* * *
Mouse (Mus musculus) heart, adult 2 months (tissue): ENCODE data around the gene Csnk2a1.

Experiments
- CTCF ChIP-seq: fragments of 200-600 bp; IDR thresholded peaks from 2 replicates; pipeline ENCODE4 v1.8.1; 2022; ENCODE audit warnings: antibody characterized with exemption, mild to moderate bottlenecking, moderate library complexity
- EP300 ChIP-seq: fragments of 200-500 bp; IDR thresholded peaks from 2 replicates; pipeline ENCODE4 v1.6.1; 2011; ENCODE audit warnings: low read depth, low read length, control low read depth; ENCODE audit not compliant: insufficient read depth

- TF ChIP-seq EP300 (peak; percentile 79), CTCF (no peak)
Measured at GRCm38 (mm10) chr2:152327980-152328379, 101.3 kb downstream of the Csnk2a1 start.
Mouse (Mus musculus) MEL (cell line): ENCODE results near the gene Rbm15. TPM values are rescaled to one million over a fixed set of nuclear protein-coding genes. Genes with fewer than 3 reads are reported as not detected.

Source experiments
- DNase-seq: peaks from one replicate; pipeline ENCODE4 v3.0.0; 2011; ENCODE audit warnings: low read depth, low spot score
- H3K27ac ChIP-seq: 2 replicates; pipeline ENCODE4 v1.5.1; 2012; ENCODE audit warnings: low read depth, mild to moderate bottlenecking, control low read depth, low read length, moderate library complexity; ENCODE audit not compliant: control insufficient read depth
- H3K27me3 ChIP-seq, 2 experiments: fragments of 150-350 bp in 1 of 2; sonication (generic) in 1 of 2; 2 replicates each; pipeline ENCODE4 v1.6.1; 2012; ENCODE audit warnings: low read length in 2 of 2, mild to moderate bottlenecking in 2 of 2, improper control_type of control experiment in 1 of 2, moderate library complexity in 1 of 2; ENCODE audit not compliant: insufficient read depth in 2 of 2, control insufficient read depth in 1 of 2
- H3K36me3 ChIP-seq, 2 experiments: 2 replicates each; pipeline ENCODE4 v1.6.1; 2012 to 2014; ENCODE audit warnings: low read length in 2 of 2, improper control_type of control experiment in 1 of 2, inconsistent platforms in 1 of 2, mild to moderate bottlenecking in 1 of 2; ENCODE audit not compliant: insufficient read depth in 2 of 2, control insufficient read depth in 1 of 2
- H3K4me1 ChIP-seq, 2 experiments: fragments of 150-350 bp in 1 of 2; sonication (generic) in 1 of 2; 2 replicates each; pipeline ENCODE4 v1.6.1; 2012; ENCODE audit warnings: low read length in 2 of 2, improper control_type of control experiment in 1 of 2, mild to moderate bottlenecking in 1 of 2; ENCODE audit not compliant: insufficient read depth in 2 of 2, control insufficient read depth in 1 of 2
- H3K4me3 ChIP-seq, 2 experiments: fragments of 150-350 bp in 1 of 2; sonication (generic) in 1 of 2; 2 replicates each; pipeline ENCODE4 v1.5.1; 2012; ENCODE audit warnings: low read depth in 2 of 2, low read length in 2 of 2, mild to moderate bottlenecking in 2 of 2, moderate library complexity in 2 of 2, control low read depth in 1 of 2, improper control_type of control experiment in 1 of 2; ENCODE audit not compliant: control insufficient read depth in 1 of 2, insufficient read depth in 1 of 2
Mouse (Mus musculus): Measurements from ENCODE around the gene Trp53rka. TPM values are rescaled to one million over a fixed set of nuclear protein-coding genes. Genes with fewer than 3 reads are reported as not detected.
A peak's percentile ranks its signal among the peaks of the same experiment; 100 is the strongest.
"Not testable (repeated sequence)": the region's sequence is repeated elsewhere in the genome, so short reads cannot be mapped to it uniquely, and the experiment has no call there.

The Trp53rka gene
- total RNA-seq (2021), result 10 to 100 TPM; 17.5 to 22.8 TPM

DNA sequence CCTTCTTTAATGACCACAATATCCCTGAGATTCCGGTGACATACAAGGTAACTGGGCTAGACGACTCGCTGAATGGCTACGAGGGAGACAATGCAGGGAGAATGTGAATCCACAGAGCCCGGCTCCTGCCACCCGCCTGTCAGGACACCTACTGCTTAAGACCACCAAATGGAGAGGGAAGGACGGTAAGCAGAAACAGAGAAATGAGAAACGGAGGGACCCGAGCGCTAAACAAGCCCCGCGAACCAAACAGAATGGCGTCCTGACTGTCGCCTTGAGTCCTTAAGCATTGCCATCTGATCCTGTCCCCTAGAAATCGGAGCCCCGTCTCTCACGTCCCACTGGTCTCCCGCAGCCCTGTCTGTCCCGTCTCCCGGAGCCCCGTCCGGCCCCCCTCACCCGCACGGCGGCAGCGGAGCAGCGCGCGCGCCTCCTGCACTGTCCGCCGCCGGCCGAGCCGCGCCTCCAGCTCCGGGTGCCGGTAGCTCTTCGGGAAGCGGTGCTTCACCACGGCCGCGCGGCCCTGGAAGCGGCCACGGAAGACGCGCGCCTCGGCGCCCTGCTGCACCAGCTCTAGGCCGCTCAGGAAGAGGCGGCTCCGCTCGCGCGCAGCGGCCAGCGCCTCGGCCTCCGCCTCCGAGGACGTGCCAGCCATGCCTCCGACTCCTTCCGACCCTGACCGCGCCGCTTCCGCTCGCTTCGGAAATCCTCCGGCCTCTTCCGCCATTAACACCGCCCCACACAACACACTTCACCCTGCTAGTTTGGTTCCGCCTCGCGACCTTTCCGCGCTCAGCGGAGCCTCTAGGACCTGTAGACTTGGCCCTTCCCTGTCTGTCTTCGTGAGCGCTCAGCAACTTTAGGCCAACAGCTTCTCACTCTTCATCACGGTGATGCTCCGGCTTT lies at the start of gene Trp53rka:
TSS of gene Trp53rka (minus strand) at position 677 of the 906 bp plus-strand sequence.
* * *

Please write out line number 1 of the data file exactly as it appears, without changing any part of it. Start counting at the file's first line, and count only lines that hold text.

Mouse (Mus musculus) heart, adult 2 months (tissue): ENCODE data around the gene Csnk2a1.